Showing Collections: 1 - 20 of 77
COLLECTION DESCRIPTION & ARRANGEMENT This collection contains documents - mostly letters - from a variety of Virginia and Maryland judges, Supreme Court personalities from the 19th century.
This collection consists of index cards, in alphabetical order, listing the hundreds of individual authors and manuscripts that form the Clifton Waller Barrett Minor Authors Literary Collection.
The J. Battle letter to Samuel Battle (circa 1797; 0.03 cubic feet) documents one piece of the titular relatives' correspondence. The letter is marked "Care of Thomas Maule"; Maule may have been the same Maule that owned a soap and candle factory in late-18th century Virginia. Little information circulates online about either of the Battles, but the contents of the letter should be legible to those accustomed to reading 18th-century cursive.
This collection contains the correspondence between Edmund "Ned" Berkeley, Jr. and Doug Bakken, two archival colleagues and close professional friends, circa 1965-1983. The correspondence is a mix of personal and professional topics but primarily focuses on their respective work in archives. Also contained are four pages of Bakken's reflections on their personal and professional relationship that he sent along with the donation of this material.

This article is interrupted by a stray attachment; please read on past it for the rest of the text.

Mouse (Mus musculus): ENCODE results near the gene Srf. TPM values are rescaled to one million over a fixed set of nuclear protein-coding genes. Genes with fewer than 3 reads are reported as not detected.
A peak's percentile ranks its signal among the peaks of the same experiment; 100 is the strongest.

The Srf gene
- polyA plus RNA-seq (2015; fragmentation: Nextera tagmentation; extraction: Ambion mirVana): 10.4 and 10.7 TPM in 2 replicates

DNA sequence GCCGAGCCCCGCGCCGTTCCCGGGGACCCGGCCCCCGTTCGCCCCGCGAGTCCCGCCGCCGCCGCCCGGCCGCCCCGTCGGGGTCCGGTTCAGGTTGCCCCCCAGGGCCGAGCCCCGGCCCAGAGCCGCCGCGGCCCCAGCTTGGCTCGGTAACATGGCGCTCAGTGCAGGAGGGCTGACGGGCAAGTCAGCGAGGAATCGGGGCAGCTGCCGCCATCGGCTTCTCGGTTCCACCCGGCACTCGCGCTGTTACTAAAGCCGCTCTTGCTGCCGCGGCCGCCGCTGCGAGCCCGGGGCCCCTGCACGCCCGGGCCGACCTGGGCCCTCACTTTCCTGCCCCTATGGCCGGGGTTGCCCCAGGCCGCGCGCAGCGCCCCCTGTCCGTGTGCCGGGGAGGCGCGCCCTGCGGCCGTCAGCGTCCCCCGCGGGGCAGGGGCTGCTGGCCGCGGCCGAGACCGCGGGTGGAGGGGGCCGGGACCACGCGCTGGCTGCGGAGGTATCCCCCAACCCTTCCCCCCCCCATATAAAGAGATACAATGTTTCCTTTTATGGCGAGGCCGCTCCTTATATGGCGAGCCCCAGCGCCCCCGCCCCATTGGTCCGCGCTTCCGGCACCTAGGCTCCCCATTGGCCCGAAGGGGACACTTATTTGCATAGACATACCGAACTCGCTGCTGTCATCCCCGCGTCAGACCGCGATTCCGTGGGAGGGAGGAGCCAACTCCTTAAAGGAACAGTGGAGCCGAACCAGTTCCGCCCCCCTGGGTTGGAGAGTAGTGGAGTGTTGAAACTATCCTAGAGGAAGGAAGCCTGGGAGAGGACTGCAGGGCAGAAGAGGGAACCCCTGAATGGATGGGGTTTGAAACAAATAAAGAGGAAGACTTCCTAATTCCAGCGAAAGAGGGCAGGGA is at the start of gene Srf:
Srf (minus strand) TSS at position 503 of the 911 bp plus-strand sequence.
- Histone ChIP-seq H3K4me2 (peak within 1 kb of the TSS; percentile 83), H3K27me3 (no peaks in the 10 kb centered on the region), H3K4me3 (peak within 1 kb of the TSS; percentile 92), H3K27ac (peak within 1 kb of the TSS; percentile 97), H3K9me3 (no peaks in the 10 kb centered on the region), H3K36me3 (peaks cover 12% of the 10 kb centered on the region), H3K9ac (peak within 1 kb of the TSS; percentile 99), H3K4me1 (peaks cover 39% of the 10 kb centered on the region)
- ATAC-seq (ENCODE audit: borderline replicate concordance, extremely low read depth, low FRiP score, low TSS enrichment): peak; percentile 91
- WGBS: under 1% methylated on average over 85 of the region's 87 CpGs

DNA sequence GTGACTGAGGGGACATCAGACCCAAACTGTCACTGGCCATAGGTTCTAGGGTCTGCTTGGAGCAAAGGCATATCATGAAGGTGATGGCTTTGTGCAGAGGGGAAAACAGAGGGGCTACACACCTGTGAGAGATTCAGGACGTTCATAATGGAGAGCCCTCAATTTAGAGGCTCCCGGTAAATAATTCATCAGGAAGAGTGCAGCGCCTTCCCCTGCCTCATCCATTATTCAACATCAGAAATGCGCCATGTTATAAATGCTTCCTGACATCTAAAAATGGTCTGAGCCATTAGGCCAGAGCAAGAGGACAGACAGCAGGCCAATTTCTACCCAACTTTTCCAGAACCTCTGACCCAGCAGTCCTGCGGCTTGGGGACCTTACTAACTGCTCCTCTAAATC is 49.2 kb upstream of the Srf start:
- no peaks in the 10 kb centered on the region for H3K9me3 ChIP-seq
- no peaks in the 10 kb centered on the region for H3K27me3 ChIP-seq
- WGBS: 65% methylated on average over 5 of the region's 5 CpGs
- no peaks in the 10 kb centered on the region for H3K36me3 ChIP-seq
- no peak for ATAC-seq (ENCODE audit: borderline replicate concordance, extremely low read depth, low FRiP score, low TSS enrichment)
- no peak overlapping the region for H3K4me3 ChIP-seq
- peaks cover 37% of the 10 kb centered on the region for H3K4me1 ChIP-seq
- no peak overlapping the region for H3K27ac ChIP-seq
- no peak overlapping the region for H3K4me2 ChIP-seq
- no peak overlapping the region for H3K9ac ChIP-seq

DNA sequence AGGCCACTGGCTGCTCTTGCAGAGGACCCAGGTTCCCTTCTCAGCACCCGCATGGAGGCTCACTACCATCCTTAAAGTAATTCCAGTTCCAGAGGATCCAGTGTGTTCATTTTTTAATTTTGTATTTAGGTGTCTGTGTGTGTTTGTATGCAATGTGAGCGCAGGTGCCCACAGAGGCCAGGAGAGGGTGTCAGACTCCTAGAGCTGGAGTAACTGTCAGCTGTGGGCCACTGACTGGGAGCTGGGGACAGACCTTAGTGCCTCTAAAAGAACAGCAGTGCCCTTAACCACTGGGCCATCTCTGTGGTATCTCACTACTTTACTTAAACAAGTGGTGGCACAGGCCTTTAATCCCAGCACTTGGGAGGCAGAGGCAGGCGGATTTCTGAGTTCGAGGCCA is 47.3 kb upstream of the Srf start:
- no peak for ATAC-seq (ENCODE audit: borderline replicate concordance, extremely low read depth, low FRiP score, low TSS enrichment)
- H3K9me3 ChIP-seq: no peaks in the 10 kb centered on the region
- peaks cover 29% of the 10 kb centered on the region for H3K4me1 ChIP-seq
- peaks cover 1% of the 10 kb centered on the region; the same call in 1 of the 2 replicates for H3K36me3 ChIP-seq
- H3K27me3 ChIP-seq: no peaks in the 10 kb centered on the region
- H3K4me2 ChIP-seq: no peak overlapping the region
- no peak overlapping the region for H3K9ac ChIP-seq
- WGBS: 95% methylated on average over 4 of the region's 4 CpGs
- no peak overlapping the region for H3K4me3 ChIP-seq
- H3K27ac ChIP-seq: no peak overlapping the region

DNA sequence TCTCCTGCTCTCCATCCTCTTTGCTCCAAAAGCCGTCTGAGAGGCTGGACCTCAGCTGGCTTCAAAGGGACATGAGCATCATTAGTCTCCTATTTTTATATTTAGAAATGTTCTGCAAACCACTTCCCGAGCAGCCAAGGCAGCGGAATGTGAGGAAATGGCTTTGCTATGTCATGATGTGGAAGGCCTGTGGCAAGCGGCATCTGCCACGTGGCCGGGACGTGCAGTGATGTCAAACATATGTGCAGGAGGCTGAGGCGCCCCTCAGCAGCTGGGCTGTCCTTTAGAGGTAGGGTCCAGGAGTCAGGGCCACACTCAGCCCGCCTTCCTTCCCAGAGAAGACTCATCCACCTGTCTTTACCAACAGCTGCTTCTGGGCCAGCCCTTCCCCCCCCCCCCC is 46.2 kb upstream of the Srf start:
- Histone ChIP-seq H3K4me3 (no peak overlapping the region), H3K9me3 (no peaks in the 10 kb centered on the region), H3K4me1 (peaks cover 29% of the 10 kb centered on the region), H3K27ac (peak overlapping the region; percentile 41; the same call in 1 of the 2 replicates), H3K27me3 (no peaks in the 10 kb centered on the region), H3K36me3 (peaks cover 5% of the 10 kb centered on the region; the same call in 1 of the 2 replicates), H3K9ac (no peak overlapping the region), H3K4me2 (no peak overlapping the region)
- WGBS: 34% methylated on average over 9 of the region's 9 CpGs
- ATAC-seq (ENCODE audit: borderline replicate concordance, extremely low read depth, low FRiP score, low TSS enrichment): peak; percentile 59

Records of the Book Baskets (1995-2018; 1.5 cubic feet) consists of meeting agendas, minutes, reports, news clippings, photographs, thank you letters, information on grants, contributors, and general correspondence. The collection is organized into three series.
Lewis M. Dabney III papers on Edmund Wilson; William Faulkner and the Yoknapatawpha; and Crystal Ross and John Dos Passos.
ALS from Arthur Kyle Davis, Jr., to Murat Williams about Davis' review of "Man from the Valley," written by Francis Pickens Miller but edited by Williams.
Autographed signed letter from Dixon Evans to his brother James Evans in Fayetteville, North Carolina with his acccount of his shooting, and killing an unnamed enslaved person from Marion, South Carolina. The enslaved person was trying to obtain food from the dairy and smokehouse. Dixon Evans was being sued by Nathaniel Evans who was the owner of the enslaved person. Dixon Evans blames the enslaved person for Dixon's own murderous actions.
Six items of Law School memorabilia, 1933-1941.